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Reauthorization of Fast-track Auction Law Fails

Romney Administration forced to retreat in face of growing protest against the stateĆ­s fast-track auction law.

by John Andrews, MCHC correspondent. 2/12/05

An attempt by the Romney Administration to reauthorize the state’s fast-track auction law in the supplemental budget was withdrawn this week in the face of mounting criticism from community groups who charge that the measure flies in the face of good planning and “smart growth”. According to one legislator, the measure was withdrawn because it had become “too controversial”.

Community groups hailed the retreat as a sign that their voices were being heard in the Legislature. If the law is not renewed, it will expire in June.

According to Jill Stein, who launched the effort to repeal the law last October, the attempt at early renewal is an indication that the proponents of the law are worried about the growing public outcry. “It’s no accident that they tried to rush the authorization through in the supplemental budget, without holding public hearings. This is bad legislation and it will never pass muster if it gets full public discussion.”

Prior to this year, most local officials were not aware of the fact that the fast track auctions were a result of specific legislative authorization. Even in communities where land auctions were creating strong public protest, incumbent legislators were usually successful in focusing public displeasure upon the Romney Administration rather than upon the authorizing legislation itself. Shortly after the repeal effort began, the Waltham City Council passed a resolution calling on local legislators to work to repeal the auction authority. Waltham representative Tom Stanley and Lexington representative Jay Kaufman responded by asking their fellow legislators to support repeal. A few weeks later, they reported that 112 legislators had indicated willingness to repeal the measure.

A petition calling for a moratorium on auctions and repeal of the law is being circulated by the Massachusetts Coalition for Healthy Communities. So far, over 20 organizations have signed the petition, a number that is now growing daily.

The original law was enacted as Outside Section 548 in 2003. The version proposed for reauthorization in this year’s supplemental budget was called Outside Section 17. It contains certain concessions to the critics. For example, the new measure increases the auction notification period from 30 days to 60 days. It also allows communities to exercise a “right of first refusal.” This gives them 120 days to raise funds to purchase the property. Under the new law, 10% of the selling price will be given to local communities. However, if a community seeks to exercise its right to buy the property and then fails to raise the necessary money to do so, they lose their 10% cut in the eventual selling price. This has been explained as a punishment for delaying the data of the auction.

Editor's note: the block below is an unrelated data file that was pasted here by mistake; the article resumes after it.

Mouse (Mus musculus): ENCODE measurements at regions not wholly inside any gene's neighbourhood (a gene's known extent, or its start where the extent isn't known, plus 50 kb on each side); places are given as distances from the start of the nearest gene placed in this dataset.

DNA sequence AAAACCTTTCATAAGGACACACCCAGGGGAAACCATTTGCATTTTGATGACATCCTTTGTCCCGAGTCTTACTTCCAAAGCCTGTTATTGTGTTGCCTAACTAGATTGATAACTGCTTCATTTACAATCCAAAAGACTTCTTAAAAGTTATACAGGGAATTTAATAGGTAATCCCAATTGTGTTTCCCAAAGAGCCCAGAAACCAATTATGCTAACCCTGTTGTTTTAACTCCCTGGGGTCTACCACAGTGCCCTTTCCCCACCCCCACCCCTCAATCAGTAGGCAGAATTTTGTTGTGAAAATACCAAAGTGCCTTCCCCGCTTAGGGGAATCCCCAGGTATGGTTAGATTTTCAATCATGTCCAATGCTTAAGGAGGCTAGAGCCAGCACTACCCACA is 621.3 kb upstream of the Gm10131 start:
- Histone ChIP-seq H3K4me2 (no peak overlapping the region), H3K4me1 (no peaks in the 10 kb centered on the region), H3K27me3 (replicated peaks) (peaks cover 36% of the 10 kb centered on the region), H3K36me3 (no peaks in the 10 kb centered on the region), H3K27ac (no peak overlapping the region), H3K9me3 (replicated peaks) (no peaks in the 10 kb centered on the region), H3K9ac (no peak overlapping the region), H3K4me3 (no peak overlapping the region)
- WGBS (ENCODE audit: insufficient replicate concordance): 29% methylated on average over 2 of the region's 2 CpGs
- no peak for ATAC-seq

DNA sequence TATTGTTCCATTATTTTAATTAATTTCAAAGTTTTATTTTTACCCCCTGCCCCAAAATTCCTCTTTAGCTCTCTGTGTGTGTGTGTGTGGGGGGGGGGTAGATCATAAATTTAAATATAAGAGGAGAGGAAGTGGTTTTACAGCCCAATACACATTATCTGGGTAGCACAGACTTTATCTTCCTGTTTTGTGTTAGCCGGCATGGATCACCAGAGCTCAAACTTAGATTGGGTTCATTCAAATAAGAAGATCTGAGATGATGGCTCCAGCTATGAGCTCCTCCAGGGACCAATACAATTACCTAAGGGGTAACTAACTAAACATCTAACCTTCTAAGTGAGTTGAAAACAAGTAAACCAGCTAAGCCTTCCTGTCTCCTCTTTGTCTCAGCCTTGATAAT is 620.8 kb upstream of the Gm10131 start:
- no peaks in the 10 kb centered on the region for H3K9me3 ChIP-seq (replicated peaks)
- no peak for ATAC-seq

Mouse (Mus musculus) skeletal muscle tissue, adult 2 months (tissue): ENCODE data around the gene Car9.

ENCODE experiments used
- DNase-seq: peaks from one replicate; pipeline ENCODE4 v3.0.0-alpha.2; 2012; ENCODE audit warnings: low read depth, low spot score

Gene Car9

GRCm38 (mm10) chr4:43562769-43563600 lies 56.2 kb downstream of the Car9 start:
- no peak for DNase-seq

Groups opposing the auctions feel that the concessions do not address the fundamental problems with the fast-track concept because they do not ensure that the reuse will be consistent with local planning or smart growth principles. They say that the 120 day period for exercising a right to purchase is not meaningful because most municipalities cannot fund land purchases in a fiscal environment in which they are struggling to absorb cuts in state aid.

In an effort to promote reauthorization, Romney’s budget chief, Eric Kriss, has invited legislators to three meetings in early March in which he will defend the auction law and ask legislators to suggest changes to the law that would allow it to be reauthorized. However, adding a few sweeteners to the law is not likely to satisfy citizen groups who say that the reuse of public land should be decided by a community-driven process in which alternatives that best serve the public interest are sought. According to Stein, “There should be selection between multiple alternatives, and the final decision should be made to satisfy community needs – whether for affordable housing, greenspace protection, or job creation. Now we don’t know who will get the property or what they will do with it until the day of the auction. That’s not good planning, and it can create permanent problems for the affected communities.”

Further information on the legislation and the repeal effort can be found on the website of the Massachusetts Coalition for Healthy Communities, www.masschc.org.

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